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Tokuriki Tomikichirô (徳力富吉郞)

Woman fixing her hair (the artist's wife)
"T. Tokuriki” in pencil at lower left of image
No artist seal
Self-published by the artist
Self-carved 1947; printed c. 1950s(?)
(H x W)
Modern print, large ôban
40.5 x 26.9 cm
Excellent color, condition (two pieces of linen mounting tape at reverse top edge)
Price (USD/¥):
$875 / Contact us to pay in yen (¥)

Order/Inquiry(Ref #TKR09)


Tokuriki Tomikichirô (1902-2000 徳力富吉郞) was born in Kyoto. He graduated from the Kyoto City School of Fine Arts and Crafts and the Kyoto City Specialist School of Painting in 1924. He also studied nihonga (Japanese-style painting: 日本画) at the private school of Tsuchida Bakusen (1887-1936) and with Yamamoto Shunkyo (1871-1933). From 1929 Tokuriki focused on mokuhanga (block prints: 木版画), and he also actively promoted sôsaku hanga ("creative prints": 創作版画) in Kyoto. He published many sets and series before World War II, and afterwards established the Matsukyû (末詳) Publishing Company to produce and distribute his prints and through its subdivision, Kôrokusha (紅録社), to publish self-carved and self-printed hanga as well as works by other artists such as Kotozuka Eiichi (1906-1979), Takahashi Tasaburô (1904-1977), and Kamei Tôbei (1901-1977). For much of his long life Tokuriki taught many artisans and artists, some of them non-Japanese, and he traveled extensively, thus his influence was significant in the world of hanga. He is perhaps best known to Westerners through his many print designs in the shin hanga ("new prints": 新版画) manner for various series published by the three main Kyoto firms — Uchida, Unsôdô, and Kyoto Hanga-in. His self-carved, self-printed sôsaku hanga, such as the example we are offering here, are highly valued by collectors and curators. The artist recognized this dichotomy, saying, "I'd rather do nothing but creative prints, but after all, I sell maybe ten of them against two hundred for a publisher-artisan print."

For more about this artist, see Tokuriki Tomikichirô Biography.


This design demonstrated, according to Tokuriki, an "inclination toward ukiyo-e." However, he must have also known the numerous shin hanga beauties sold domestically and internationally, as the chromatic potency and portrait style of his print are reminiscent of some of those works.

There were various editions of this portrait. There was an edition where the background is orange and the blouse pink, as in the Museum of Fine Arts Boston (65.1118) and another with an orange background and a violet blouse in Los Angeles Ciunty Museum of Art (M.79.176.87 gift from Juda Collection). These might be the earliest impressions. The red background done in 100 impressions (as in our example) can be found in the Honolulu Museum of Art (inv. 26377). Moreover, even later printings were published by the firm Matsukyû [末詳 (まつ九)], the publishing house Tokuriki set up after World War II. There are also imressions with Tokuriki's publishing house Kôrokusha (紅録社), a subdivision of his Matsukyû publishing venture, indicated in the margins. This second company was formed by Tokuriki and his fellow artists Kamei Tôbei  (亀井藤兵衛 1901-1977), and Kotozuka Eiichi (琴塚英一 1906-1979).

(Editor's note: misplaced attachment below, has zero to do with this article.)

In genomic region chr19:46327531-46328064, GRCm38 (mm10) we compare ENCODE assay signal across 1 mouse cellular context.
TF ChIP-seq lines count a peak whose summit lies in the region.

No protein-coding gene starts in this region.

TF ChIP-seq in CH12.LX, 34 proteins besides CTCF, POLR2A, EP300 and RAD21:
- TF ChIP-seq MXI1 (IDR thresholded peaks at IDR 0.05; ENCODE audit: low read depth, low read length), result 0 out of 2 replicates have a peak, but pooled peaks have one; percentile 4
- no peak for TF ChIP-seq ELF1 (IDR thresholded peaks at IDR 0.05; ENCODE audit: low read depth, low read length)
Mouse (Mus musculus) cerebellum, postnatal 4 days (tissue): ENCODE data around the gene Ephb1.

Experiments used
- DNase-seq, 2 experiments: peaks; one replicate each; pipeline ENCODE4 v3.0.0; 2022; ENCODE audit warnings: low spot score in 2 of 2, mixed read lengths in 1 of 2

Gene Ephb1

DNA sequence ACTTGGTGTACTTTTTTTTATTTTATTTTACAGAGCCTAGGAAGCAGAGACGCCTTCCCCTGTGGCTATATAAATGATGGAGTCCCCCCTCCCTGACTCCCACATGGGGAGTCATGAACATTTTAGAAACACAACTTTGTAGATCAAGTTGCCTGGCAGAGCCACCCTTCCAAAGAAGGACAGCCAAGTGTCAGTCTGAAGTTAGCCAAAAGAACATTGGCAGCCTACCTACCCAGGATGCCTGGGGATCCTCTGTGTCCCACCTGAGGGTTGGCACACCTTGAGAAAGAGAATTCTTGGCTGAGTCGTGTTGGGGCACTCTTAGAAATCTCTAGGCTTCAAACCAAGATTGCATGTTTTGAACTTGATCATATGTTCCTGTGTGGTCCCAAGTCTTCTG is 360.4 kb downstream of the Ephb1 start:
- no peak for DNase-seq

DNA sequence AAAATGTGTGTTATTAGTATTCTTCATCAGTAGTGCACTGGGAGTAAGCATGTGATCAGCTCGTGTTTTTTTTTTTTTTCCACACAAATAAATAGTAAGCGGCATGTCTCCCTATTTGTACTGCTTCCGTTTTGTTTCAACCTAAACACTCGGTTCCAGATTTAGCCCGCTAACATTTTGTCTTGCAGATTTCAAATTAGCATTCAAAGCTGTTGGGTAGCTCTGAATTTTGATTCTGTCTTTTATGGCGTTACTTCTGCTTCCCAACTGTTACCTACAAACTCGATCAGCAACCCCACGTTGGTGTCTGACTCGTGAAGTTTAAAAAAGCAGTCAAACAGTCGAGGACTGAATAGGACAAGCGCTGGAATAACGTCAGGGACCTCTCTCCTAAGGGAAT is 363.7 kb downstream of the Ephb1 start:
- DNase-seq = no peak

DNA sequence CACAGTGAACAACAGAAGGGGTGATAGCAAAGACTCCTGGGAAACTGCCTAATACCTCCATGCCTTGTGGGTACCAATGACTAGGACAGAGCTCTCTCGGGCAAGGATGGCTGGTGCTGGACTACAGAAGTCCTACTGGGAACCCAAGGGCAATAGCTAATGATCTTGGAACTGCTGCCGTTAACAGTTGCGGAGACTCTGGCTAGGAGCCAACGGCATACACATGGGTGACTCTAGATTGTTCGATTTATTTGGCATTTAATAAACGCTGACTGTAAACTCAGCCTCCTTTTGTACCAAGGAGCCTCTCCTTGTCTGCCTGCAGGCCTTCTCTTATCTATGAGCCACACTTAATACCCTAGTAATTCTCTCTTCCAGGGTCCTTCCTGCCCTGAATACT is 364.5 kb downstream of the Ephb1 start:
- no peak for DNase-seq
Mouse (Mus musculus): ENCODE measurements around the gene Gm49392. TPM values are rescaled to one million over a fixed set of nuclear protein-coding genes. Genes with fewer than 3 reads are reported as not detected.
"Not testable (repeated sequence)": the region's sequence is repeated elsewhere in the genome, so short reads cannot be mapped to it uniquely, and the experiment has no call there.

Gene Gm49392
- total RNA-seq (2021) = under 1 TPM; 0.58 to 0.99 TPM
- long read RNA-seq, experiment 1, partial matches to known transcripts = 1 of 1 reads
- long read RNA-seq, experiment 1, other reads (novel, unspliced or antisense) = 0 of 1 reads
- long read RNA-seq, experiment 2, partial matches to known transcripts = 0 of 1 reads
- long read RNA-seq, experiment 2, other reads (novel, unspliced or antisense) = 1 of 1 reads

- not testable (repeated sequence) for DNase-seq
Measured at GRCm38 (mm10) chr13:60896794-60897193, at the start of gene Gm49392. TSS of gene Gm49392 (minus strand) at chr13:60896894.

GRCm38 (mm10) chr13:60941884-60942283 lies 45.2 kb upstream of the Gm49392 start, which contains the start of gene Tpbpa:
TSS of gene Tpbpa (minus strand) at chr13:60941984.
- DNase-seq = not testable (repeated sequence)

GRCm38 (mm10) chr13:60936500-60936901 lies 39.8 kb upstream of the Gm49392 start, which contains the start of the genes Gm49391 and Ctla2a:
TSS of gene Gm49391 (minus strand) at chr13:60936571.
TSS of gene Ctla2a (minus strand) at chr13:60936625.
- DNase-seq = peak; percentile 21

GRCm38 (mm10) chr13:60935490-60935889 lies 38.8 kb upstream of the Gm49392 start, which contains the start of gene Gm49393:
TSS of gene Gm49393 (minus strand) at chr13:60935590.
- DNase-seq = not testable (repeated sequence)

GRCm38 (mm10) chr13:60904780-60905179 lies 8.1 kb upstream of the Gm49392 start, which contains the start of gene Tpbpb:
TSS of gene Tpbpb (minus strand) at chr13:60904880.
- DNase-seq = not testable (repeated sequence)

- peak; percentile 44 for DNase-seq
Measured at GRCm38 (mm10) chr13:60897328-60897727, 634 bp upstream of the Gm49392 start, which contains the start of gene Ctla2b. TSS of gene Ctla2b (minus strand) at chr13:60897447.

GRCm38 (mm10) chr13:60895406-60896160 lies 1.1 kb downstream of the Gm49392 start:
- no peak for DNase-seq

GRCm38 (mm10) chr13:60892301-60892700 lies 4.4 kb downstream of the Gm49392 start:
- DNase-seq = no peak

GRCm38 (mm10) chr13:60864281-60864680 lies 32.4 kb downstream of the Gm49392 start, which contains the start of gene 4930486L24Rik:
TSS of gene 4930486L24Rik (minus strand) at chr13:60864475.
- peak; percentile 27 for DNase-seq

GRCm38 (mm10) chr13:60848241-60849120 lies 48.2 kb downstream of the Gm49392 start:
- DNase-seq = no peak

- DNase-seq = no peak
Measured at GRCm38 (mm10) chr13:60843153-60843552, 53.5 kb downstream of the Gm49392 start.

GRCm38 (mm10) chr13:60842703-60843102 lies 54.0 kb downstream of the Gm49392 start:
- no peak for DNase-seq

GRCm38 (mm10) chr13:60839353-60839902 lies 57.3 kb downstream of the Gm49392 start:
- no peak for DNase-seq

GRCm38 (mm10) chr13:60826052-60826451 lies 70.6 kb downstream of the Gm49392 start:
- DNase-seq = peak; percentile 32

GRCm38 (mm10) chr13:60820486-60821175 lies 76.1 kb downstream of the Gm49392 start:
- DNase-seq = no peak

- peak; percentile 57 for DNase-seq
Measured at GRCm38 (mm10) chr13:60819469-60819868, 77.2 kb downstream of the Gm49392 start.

The impression offered here is from the limited edition of 100, signed and numbered in pencil, and in exceptionally fresh and fine condition.

Prints by Tokuriki are in the Aichi Prefectural Museum of Art, Nagoya; Art Gallery of Greater Victoria; Brooklyn Museum, NY; Carnegie Museum of Art;Fine Arts Museums of San Francisco; Five College Museums/Historic Deerfield Collections; Harvard Art Museum; Los Angeles County Museum of Art; Museum of Fine Arts, Boston; National Museum of Modern Art, Tokyo; Smart Museum of Art, University of Chicago; University of Alberta Art Collection; Weatherspoon Art Museum, Greensboro; and Yale University Art Gallery.


  • Fujikake, Shizuya: Japanese Woodblock Prints. Tokyo: Tourist Library 10, Japan Travel Bureau, enlarged and rev. ed., 1949.
  • Merritt, Helen: Modern Japanese Woodblock Prints: The Early Years. Honolulu: University of Hawaii Press, 1990, pp. 88-92.
  • Smith, Lawrence: Modern Japanese Prints 1912-1989: Woodblocks and Stencils. London: British Museum Press, 1994, p. 36 and no. 50.
  • Statler, Oliver: Modern Japanese Prints: An Art Reborn. Rutland: Tuttle, 1956, pp. 118-122, 126, 199; nos. 72-73.
  • Tokuriki, Tomikichirô: Woodblock Printing. (trans. Arimatsu Teruko) Osaka: Hoikusha Publishing Company, 1968, p. 64.
  • Zehnder, Amanda (intro.): Modern Japanese Prints: The Twentieth Century. Pittsburgh, PA: Carnegie Museum of Art, 2009, pp. 174-177.